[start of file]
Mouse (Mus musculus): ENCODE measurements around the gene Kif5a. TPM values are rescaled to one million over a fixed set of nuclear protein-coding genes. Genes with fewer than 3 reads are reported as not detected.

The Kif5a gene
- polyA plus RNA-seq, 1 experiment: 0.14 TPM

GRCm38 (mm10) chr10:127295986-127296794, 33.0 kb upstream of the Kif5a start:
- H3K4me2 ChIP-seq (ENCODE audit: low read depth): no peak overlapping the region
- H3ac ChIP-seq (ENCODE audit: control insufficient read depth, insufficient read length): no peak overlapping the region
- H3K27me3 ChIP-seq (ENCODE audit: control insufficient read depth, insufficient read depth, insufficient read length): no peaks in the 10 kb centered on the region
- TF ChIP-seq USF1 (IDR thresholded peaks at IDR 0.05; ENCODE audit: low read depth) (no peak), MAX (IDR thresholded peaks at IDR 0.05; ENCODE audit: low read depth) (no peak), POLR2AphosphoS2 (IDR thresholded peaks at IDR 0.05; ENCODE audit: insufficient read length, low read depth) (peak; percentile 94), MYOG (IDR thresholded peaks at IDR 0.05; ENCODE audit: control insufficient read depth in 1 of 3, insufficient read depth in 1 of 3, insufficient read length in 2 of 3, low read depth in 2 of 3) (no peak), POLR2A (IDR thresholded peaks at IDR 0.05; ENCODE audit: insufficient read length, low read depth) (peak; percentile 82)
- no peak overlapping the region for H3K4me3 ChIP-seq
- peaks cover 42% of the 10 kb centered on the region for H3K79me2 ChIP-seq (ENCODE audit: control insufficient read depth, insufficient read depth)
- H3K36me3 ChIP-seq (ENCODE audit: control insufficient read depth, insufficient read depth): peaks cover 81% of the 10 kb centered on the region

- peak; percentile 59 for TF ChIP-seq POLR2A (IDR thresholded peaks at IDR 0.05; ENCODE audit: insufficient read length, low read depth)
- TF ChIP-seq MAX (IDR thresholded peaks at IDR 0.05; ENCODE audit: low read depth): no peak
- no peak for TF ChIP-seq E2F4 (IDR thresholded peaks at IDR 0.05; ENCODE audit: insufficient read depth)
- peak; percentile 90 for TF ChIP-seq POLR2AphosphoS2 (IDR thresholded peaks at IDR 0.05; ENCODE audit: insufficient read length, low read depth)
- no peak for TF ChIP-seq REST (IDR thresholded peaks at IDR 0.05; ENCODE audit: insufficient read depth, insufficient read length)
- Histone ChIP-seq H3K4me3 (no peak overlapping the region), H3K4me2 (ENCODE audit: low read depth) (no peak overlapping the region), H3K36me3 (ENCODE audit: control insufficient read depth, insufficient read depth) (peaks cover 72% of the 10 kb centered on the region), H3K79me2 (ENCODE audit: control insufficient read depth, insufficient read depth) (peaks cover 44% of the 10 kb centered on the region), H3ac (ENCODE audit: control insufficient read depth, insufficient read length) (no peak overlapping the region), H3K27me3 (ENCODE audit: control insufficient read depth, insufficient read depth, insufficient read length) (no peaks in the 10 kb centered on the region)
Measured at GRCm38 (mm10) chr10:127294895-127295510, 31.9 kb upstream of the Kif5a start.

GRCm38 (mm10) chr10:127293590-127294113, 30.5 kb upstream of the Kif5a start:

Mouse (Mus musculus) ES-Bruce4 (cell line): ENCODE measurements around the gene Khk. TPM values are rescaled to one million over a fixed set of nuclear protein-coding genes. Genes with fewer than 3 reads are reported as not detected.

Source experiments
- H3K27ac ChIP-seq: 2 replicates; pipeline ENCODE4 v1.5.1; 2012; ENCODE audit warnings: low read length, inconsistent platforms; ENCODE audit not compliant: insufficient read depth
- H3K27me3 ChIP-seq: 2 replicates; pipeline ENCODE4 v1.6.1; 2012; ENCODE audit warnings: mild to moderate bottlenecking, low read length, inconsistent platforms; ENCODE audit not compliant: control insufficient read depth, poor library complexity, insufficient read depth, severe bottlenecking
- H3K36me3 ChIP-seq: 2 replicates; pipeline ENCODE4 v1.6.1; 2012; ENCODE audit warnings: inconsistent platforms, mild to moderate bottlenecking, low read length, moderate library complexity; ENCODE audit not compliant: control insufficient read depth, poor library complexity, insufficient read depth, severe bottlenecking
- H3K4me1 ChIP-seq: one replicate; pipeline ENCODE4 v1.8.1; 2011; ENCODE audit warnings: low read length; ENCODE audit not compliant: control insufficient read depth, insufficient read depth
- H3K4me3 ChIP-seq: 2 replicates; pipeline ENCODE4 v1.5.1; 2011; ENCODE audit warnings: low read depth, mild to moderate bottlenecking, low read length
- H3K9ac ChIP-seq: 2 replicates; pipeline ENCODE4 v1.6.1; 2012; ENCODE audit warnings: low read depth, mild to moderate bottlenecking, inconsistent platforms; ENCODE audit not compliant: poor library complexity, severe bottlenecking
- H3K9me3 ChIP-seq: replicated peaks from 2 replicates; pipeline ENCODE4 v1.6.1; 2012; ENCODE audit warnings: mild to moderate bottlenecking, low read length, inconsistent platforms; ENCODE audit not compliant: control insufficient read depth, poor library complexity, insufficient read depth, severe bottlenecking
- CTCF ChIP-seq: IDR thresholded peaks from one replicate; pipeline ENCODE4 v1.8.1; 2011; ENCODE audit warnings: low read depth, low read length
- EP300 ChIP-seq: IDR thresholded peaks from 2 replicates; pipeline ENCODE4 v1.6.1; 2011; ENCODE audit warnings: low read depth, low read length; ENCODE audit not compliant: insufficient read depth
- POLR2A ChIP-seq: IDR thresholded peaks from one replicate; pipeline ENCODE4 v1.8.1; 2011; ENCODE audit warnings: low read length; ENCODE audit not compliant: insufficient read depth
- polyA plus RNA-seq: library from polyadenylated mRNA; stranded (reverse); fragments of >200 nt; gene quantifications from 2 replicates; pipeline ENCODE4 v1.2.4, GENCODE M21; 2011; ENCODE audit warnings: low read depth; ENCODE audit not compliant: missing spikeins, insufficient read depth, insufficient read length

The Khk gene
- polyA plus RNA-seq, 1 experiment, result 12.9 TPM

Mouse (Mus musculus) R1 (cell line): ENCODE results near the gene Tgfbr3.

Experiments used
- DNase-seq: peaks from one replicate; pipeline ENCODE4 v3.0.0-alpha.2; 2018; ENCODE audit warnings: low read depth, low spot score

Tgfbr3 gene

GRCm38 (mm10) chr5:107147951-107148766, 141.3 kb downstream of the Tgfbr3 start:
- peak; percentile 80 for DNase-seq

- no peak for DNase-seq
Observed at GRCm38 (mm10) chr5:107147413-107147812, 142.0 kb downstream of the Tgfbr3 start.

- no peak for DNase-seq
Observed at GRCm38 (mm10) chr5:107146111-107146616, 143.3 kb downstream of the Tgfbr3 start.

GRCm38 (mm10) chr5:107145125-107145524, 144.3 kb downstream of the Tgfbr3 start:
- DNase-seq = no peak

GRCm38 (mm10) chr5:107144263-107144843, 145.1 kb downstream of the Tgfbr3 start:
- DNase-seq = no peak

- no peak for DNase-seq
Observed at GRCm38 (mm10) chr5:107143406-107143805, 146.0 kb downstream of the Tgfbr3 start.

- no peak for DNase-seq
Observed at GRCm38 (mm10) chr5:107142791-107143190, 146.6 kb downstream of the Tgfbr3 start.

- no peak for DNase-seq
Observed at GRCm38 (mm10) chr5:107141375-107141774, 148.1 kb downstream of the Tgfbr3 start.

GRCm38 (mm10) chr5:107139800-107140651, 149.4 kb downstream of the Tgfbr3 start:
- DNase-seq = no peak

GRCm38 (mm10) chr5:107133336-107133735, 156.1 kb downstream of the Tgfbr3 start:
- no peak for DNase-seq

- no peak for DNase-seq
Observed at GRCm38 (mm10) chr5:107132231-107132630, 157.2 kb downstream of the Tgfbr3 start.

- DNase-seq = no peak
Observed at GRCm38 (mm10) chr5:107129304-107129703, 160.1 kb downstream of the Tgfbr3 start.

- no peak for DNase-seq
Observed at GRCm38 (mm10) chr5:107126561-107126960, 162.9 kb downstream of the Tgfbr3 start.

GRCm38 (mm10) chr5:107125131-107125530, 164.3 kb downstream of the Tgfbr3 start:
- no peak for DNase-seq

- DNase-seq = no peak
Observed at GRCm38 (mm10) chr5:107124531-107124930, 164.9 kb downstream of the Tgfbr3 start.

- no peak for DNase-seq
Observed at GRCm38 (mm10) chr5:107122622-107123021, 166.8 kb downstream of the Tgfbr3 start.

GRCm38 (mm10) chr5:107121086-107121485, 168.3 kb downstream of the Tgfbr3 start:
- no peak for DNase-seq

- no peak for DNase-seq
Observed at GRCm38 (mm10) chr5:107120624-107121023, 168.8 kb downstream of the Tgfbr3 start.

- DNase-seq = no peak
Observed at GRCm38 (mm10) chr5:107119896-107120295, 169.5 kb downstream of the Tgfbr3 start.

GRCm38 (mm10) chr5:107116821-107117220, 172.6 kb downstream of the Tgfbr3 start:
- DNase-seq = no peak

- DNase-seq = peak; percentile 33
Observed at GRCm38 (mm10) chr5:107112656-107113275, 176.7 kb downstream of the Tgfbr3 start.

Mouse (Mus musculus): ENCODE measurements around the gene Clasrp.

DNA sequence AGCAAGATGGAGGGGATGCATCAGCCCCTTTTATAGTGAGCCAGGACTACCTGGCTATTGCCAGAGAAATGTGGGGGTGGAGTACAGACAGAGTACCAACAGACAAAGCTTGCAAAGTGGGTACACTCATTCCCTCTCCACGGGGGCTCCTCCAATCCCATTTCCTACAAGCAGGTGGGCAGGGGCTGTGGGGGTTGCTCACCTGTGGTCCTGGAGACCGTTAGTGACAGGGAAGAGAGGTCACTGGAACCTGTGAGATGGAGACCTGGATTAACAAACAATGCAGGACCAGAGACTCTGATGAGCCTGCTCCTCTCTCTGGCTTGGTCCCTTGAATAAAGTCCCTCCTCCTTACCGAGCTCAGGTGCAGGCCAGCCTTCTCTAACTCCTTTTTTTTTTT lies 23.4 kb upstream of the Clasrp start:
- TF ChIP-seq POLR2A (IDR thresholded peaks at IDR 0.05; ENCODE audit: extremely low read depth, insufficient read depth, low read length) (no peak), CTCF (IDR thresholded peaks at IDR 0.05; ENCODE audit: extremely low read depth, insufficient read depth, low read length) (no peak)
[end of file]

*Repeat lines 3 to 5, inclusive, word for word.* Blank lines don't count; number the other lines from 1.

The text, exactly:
- polyA plus RNA-seq, 1 experiment: 0.14 TPM

GRCm38 (mm10) chr10:127295986-127296794, 33.0 kb upstream of the Kif5a start:
- H3K4me2 ChIP-seq (ENCODE audit: low read depth): no peak overlapping the region